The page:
ICU Management & Practice, Volume 18 - Issue 2, 2018

Highlights from the I-I-I Blog

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(I expert, I question, I answer)

Have you got something to say?

Visit https://healthmanagement.org/c/icu/list/blog or contact [email protected]

Rana Awdish

Director of the Pulmonary Hypertension
Program, Henry Ford Hospital; Medical
Director of Care Experience, Henry Ford
Health System; Faculty member, Wayne
State University School of Medicine, Detroit,
USA; Author of In Shock

Changing the culture of medicine -

one conversation at a time

“As a physician in my own institution I was, at least in theory, an empowered minority. I had a voice, some measure of authority and personal agency. Yet, as a patient, I didn’t feel at all empowered to be vocal about my needs or fears. I thought about how voiceless you become in many ways just through illness. And, perhaps more importantly, I realised that, if I felt that way, then the experience was far more common than Ihad understood it to be. Once I framed it that way for myself, I felt a responsibility to admit the ways in which my own system had in many ways failed me because, if it was failing me, then it was bound to be failing others.”
See more at: https://iii.hm/k15

Sarah Wickenden

CT3 Anaesthetics - Royal
United Hospital, Bath, UK

Tea trolley teaching: the what, why and benefits

“'Bath tea trolley training' is a novel method of training that we have developed in Bath, UK over the past 3 years, and which we have used extremely successfully to provide multidisciplinary training in the workplace in our intensive care unit (ICU). It involves loading up a trolley with educational material on the top, and a pot of tea on the bottom: this trolley then travels around the ICU, with 1-2 trainers, providing 5-10 minute teaching sessions to ICU staff in their workplace during their usual working day (or even night shift!), followed by a cup of tea!”
See more at: https://iii.hm/k16


Bruno Tomazini

Attending Physician, Intensive Care Unit - Sirio Libanês Hospital and Hospital das Clinicas da Universidade de São Paulo, Brazil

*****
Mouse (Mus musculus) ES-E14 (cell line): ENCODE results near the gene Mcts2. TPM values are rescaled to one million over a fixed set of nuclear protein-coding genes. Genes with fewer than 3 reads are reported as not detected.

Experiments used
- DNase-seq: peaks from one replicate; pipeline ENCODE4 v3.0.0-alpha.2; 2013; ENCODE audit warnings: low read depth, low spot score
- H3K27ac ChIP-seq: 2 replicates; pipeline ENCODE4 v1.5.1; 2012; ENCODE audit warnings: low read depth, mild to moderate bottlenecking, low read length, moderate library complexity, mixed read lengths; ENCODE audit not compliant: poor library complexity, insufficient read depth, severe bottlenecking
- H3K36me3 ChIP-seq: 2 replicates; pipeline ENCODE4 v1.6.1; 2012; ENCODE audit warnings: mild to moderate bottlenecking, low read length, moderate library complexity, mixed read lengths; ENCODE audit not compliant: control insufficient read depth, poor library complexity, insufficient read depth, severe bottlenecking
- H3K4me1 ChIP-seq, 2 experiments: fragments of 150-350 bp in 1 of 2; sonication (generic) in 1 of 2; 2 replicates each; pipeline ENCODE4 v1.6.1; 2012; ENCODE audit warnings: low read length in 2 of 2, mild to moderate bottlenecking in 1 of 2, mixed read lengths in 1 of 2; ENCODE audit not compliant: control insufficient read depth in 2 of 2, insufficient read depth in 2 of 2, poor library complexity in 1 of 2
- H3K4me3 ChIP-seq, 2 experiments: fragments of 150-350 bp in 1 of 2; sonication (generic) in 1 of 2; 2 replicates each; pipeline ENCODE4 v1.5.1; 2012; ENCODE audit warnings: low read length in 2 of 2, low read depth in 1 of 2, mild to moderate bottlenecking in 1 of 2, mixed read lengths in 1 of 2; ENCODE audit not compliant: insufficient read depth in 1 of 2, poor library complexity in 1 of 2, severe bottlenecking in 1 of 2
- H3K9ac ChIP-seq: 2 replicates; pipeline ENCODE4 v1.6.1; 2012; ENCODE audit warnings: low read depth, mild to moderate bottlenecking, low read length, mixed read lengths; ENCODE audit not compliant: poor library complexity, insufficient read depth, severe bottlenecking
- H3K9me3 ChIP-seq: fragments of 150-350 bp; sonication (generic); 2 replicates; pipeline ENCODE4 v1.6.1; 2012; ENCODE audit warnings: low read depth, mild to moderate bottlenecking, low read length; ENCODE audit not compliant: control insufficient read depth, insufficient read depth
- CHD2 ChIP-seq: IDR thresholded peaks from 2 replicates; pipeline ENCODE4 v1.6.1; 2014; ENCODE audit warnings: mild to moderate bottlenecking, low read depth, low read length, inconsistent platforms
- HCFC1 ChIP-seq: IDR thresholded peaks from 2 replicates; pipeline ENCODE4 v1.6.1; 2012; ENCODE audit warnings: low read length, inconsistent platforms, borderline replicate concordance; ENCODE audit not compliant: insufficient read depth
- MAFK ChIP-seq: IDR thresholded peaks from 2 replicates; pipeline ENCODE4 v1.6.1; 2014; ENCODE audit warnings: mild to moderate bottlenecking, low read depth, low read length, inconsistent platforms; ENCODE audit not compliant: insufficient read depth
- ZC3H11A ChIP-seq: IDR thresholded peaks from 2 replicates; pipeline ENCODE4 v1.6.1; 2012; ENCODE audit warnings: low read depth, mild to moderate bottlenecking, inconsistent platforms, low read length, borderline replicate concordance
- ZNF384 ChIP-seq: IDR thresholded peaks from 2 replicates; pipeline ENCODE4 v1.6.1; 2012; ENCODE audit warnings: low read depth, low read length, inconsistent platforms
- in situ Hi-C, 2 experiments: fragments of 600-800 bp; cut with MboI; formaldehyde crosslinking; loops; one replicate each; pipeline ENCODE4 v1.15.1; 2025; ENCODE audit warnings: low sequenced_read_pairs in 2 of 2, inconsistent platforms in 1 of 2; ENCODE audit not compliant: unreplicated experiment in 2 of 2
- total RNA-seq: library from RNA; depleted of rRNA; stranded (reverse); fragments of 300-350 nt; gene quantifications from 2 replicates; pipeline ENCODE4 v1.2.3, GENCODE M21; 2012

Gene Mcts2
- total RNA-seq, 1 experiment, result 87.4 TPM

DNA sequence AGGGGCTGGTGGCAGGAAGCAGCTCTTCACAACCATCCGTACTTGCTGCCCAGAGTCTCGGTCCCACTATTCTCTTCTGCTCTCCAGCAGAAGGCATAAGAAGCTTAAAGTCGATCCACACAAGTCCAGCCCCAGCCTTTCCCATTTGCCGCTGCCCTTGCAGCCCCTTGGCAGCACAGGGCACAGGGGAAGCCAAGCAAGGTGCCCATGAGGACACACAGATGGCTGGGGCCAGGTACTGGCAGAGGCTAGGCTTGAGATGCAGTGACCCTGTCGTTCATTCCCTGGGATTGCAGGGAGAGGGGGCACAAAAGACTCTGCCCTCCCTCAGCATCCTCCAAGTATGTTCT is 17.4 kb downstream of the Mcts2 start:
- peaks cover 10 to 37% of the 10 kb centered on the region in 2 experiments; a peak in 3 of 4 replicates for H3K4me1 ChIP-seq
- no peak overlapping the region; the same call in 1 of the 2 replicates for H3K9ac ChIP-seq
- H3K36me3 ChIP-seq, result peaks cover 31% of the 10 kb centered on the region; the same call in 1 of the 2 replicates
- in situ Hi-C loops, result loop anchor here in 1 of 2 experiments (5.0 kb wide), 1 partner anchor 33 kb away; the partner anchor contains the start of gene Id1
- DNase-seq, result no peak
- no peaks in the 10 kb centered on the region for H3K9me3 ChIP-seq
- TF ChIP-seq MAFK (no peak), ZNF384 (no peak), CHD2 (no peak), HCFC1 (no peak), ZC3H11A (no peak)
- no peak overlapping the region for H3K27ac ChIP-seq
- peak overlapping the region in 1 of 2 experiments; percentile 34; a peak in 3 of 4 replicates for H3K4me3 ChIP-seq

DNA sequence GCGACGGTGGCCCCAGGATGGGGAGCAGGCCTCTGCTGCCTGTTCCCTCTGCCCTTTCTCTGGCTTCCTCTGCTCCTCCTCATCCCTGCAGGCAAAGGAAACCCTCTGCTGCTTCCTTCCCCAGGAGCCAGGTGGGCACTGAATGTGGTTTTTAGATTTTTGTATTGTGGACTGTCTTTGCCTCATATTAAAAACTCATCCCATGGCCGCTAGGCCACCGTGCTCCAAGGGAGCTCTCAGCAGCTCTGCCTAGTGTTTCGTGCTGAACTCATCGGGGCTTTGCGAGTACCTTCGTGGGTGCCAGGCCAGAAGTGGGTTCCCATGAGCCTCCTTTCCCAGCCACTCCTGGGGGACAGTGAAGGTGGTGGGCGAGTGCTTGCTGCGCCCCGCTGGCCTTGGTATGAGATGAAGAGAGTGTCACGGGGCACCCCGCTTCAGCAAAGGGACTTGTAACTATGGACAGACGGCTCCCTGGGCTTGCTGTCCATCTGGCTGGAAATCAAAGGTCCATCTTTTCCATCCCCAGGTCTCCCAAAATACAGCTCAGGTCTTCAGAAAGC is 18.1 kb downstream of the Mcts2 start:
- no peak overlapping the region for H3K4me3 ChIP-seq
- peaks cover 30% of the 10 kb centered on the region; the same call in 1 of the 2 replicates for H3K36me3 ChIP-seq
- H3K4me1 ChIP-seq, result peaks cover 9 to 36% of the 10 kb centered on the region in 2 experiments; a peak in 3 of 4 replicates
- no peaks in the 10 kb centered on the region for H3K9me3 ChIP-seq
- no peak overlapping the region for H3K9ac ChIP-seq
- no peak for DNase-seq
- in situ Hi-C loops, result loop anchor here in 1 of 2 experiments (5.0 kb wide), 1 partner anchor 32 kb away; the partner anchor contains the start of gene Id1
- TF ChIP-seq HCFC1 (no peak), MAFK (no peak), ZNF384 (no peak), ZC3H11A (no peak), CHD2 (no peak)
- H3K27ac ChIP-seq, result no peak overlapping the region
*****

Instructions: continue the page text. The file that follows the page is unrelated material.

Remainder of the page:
Time goes by and antibiotics linger on

“Antibiotics don’t replace good doctors. Indiscriminate antibiotic use is a reckless attitude that not only dramatically increases healthcare costs, but also puts our patients' lives in danger. This is not an “I’ll deal with it tomorrow” or “what difference one more day will do” type of thing. We already missed the bus.

“We can rely on evidence-based knowledge and
self-discipline all doctors have, and with a pinch of
goodwill and time, things will settle. Of course, this is a lie. Changes like this only come from the top down. Butthere is a light at the end of a vancomycin bottle. Antibiotic Stewardship Programmes might be the answer we were looking for.”
See more at:  https://iii.hm/k17


Christine Schulman

Critical Care Clinical Nurse Specialist -
Legacy Health, Portland, Oregon, USA;
President, American Association of Critical-
Care Nurses Board of Directors (2017-2018)

If you had a magic wand, what is one thing you would change about healthcare and why?

“The one thing I would change to improve our healthcare system won’t take magic—it’s achievable today. I would empower all direct care nurses as bedside leaders, innovators and catalysts for change. Why? Because empowering our clinicians at the front line of care results in better patient outcomes, satisfaction and cost containment—all key ingredients to thriving in these uncertain times for healthcare.”

“Imagine decreasing infections, delirium and other adverse events, and shortening patient lengths of stay and ventilator days, just by having the care providers closest to the patient devise solutions. I don’t have to
imagine it—I’ve seen it and know it works.”
See more at: https://iii.hm/k18


Jan Bakker

Professor, Columbia University; New York
University, USA; Erasmus MC, Erasmus
University, Rotterdam, The Netherlands

Burn till you're out

“In a point prevalence survey study in 2013 (46% response rate), we found a very low rate of burnout
(4.4%) in Dutch intensivists, where their medical
directors reported an incidence of 7.4% in that year.

These numbers are strikingly different from any other study in critical care, even when corrected for differences in scoring methods. What could be the key differences between the ICU care in the Netherlands and the U.S. that make up for this difference? In my perception, the significant organisational differences in the critical care systems, the differences in the judicial systems and the culture of claims between the U.S. and the Netherlands make up, for a large part, for the major difference in burnout between the systems. Current organisation of critical care in the U.S. drains the fuel of nurses, doctors, residents and fellows. Changing the organisation of care and improving the integration of hospital management in the process of care are key to solving a problem that endangers patients, doctors, nurses, residents and fellows alike.”
See more at: https://iii.hm/k1a





Arun Radhakrishnan

Latrobe Regional Hospital,
Traralgon, Australia

What does it mean to be an intensivist? A philosophical view of intensive care

“Intensive care is about saving lives and should also be about saving quality of life—they must necessarily be mentioned in the same breath. What we do must be beneficial to the patient—in other words, it is wise to question interventions that are offered or performed in  the absence of a clear benefit to the patient, and also to society.

“It is, most importantly, making the patients feel they are being treated as human beings at all stages of their illness, including during the dying process. “
See more at: https://iii.hm/k19

Eoin Kelleher

Specialist Anaesthesia Trainee 2, Connolly Hospital, Dublin, Ireland




See more at: https://iii.hm/k1b


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